Dr. W. (for Wilhelm) Delano Meriwether has a telephone at his ear most of the day instead of a stethoscope. "I don't fit the image of the physician," he says, "because I'm a federal employee."

He puts it too modestly. As an administrator for the Public Health Service, the 33-year-old Meriwether is director of the government's $135 million swine flu immunization program. For the past four months, from 8 a.m. to 8 p.m., the doctor's meetings, telephone calls and indeed his whole life have been dominated by headline-making controversies.

First there were critics who said that President Ford's plan to inoculate 145 million Americans was politically motivated. Then the insurance industry refused to protect vaccine manufacturers against possible lawsuits. Meriwether was among those who persuaded Congress to take on that responsibility. Shots were scheduled to start last July but had to be delayed until October because of a shortage of vaccine. Then, when 35 people died recently after being inoculated, Meriwether had the vaccine carefully checked out by the FDA's Bureau of Biologics before announcing to an apprehensive public that "there is absolutely no evidence to link the vaccine with the deaths."

Meriwether says now that 35 million doses have been made available in all parts of the U.S., and that six million people had received their shots by mid-October. His job from this point on is to be "a clearinghouse of information. There are no pending crises."

That means Meriwether can pay attention again to a hobby that has become almost a second life. It is running, which he discovered at a surprisingly advanced age. The 6'1", 165-lb. sprinter, named for FDR, was the son of a high school principal father and a teaching mother. He grew up in Charleston, S.C., where "I didn't have time for athletics," he recalls. "Anyway, I was quite tiny."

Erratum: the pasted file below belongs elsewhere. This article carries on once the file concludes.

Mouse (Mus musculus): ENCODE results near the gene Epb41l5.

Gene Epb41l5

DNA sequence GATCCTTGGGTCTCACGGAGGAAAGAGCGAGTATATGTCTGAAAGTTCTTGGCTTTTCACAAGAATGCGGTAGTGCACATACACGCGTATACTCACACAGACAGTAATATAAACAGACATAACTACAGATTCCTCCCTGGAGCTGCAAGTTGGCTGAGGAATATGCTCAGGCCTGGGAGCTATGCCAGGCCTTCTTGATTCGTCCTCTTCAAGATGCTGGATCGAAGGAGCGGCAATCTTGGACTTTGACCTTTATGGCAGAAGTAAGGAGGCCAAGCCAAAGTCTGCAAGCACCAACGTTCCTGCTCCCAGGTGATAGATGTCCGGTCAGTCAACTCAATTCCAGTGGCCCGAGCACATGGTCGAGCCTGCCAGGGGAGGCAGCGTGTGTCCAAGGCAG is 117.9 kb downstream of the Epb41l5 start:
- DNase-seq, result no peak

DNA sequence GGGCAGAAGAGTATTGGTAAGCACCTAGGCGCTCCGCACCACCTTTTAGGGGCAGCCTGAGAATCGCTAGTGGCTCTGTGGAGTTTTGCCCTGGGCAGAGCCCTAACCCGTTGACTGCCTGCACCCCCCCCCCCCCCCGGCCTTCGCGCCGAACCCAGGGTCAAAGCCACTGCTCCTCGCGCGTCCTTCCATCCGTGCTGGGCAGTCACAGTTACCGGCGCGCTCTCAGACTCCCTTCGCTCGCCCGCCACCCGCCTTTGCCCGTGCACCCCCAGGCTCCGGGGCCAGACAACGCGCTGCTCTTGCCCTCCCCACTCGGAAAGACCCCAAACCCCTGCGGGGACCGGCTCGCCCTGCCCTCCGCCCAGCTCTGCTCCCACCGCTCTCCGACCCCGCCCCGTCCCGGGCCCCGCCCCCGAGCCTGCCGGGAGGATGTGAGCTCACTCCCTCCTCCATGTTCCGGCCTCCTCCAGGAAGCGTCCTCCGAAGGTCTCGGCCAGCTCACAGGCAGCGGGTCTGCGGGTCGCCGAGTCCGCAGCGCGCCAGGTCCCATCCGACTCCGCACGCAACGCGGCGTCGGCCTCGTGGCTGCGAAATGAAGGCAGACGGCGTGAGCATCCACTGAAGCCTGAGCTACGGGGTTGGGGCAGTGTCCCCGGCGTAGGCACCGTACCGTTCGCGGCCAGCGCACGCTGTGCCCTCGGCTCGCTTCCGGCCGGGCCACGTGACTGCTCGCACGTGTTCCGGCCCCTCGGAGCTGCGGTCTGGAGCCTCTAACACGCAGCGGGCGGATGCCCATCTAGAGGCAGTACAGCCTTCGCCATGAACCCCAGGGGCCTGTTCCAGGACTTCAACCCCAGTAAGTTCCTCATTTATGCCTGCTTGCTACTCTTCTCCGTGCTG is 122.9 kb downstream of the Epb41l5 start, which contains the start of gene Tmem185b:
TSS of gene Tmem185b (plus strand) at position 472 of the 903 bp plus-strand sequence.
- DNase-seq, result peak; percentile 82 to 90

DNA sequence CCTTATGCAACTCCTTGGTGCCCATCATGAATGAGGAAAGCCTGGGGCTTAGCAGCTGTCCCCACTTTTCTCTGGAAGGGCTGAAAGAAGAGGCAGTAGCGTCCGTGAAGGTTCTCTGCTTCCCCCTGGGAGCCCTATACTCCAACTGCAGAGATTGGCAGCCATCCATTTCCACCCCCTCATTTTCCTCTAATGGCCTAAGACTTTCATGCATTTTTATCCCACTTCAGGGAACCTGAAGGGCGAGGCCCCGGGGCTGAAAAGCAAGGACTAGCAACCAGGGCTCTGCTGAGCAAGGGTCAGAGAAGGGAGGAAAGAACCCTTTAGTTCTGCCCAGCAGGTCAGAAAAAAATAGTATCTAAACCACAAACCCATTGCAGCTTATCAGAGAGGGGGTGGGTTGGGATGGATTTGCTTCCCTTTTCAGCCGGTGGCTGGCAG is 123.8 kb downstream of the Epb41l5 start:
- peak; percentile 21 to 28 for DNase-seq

An all-A student, he completed his premed studies in three years at Michigan State University and was the first black to attend Duke University Medical School. He did leukemia research at the National Cancer Institute Center in Baltimore, spent a year at Harvard working in the wards at Boston City Hospital and, during a tour as a White House fellow, started with the Public Health Department in 1973.

Only after he became a doctor did Meriwether find time for sprinting. He was 27 when he saw a track meet on TV and decided to try it himself. He turned out to be a natural. He won the 1971 National AAU championship in the 100-yard dash in nine seconds flat, which would have been a world record if the wind had been less strong. The next year he took the AAU indoor title in the 60-yard dash. A pulled leg muscle kept Meriwether out of the past summer's Olympics.

Had he been in Montreal, the black protests would have seemed familiar. He has been a target of professional, not athletic, criticism from members of his own race. "Some people may say, 'Look at Meriwether sitting in D.C. when we need every black physician to take care of the black folk,' " he admits. "But public health decisions have impact on the poor and the minorities. Why, we're giving these swine flu shots free to everybody. This is the first time that we truly have had a national program to protect all Americans."